Francine V. McNiff – A Monash Scholarship story

Francine V. McNiff – A Monash Scholarship story

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– It’s very hard to say what Francine wanted her legacy to be. I don’t know that she really
gave it much thought, really. I think she was thinking that, “How can I help students who actually need help?” I met Francine at Monash, I think she started probably ’66. She was a couple of years behind us. Francine didn’t suffer fools. She was straight to the point. – She was very proper, very dry, witty, and super smart. Super bright and sharp. Incredible person,
frankly, and I was lucky, very lucky to have know her,
and to have learned from her. – Francine McNiff was
a trailblazer in law, both in law schools, and also in the legal
profession more broadly. She had a particular
expertise in juvenile justice. She was one of our alumna,
and she was also a lecturer here in the law school,
teaching in Criminal Law. She was the first female
magistrate appointed in Victoria at the age of 35 years,
and she became the first Monash law graduate to be
appointed to that office. – I think law was Francine’s
one and only passion, and she was my go-to lawyer. I used to brief her, and
we’d have lunch together during a trial or something,
and lunch would consist, for her, of black lemon tea and a smoke or two. That was it. Don’t know
how she survived on that. She used to say that she never
knew how to spell “civil”, or it didn’t exist. The only law, so far as she was
concerned, was criminal law. – She had a way about her that she would, if you’d send her some correspondence, she would literally typewrite. She didn’t have a computer,
and she would typewrite her responses on the
correspondence you sent her. Wouldn’t hand write them, just type, and then fax them back to us. – And, I think I’ve
still got the fax here, and it says that basically, when she dies, she wants the obituary notice to read, “I have ceased to exist.” Blew me away, and that’s what I put into the newspapers when she died. “I have ceased to exist.” Extraordinary. And, also on her tombstone.
“I have ceased to exist.” But you know, when you
think about it, she hasn’t. Quite the contrary. With
these magnificent bequests, she will live on for a long, long time. – To Monash University,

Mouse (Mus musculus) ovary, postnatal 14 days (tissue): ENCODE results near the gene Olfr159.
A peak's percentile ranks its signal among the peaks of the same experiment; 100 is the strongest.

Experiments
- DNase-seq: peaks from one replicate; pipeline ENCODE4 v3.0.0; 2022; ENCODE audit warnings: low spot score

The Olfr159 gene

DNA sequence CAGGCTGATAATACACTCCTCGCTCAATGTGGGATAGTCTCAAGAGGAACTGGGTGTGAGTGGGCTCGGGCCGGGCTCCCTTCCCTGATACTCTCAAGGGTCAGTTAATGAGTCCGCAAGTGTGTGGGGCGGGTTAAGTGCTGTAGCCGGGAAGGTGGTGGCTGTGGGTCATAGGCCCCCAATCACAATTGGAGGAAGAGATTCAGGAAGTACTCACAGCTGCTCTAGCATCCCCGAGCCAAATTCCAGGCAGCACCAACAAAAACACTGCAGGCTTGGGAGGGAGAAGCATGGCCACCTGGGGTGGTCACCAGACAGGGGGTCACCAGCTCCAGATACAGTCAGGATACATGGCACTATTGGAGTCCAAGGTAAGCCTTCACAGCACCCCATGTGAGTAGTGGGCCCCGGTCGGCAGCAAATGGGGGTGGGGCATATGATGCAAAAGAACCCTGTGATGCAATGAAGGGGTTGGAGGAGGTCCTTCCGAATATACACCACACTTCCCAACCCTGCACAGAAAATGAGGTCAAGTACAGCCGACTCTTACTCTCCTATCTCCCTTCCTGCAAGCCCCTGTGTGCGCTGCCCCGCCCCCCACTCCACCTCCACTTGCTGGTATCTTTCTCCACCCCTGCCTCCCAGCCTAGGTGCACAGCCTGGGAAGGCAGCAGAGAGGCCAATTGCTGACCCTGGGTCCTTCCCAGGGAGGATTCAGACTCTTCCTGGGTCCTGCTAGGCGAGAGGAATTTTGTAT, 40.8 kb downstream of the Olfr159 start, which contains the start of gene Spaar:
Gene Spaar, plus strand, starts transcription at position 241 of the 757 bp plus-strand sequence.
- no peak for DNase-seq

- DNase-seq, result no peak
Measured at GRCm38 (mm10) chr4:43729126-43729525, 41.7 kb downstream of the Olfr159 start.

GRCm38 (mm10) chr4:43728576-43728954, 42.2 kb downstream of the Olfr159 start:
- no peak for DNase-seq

Francine has bequested a chair in criminal jurisprudence, and a huge scholarship fund for postgraduate study in criminology. – So having a named
chair that will be named “The Francine V. McNiff Chair
in Criminal Jurisprudence” allows us to do a number of things. First of all, it’s a
legacy honouring Francine. The second thing is that
over the more than 50 years of our history, we’ve
had a proud tradition in criminal law and
criminal jurisprudence, so to have a named chair,
which is very attractive in the international academic community, for someone who can come
to maintain and enhance what we do in criminal law
and criminal jurisprudence is a tremendous boon for the faculty, as it launches into its next 50 years. – Francine wanted to support
excellent postgraduate students in having the opportunity
to undertake further study, to pursue their passions and interests in the field of criminology, and to be supported in doing so. Because some of our very best and brightest students
are not in a position to be able to afford postgraduate study. This scholarship, the Francine
V. McNiff Scholarship, will make that possible. – She would shy away from the spotlight, shy away from thanks. That’s not what she was doing it for. – She, uh, very private person, but with a very public legacy. – This is the single most
important contribution the faculty has received
in being able to position where we’re taking criminal
law and jurisprudence over the next 20 years, and it
will flow into our education, our research, our clinical activities. Francine McNiff’s legacy
here is going to be enduring. – We thank Francine for
prioritising students, and we believe her legacy will live on through the great work that the students and colleagues will undertake here, as part of the scholarships
that she has left to Monash, and we will look after her legacy, and ensure that those students
are able to go forward and transform communities and lives in just the way that
Francine did, herself.

One thought on “Francine V. McNiff – A Monash Scholarship story

  • Rachael Morton Post author

    Aproximatly 16 yrs ago Francine Mc niff represented me in a supreme court trial as my barrister I was absolutely blessed to have her She asked me a question in her ofice one morning I gave her my answer and it was never bought up again After my trial Wich she had won she quietly handed me afolded a4 piece of paper It had one typed sentance Wich read Thanks to you roses body was not discarded or discraced .
    Francine Mc Niff you were truly amazing ohhh and in your own words " as tough as old BOOTS " I will never forget you R.I.P BEAUTIFUL LADY xo

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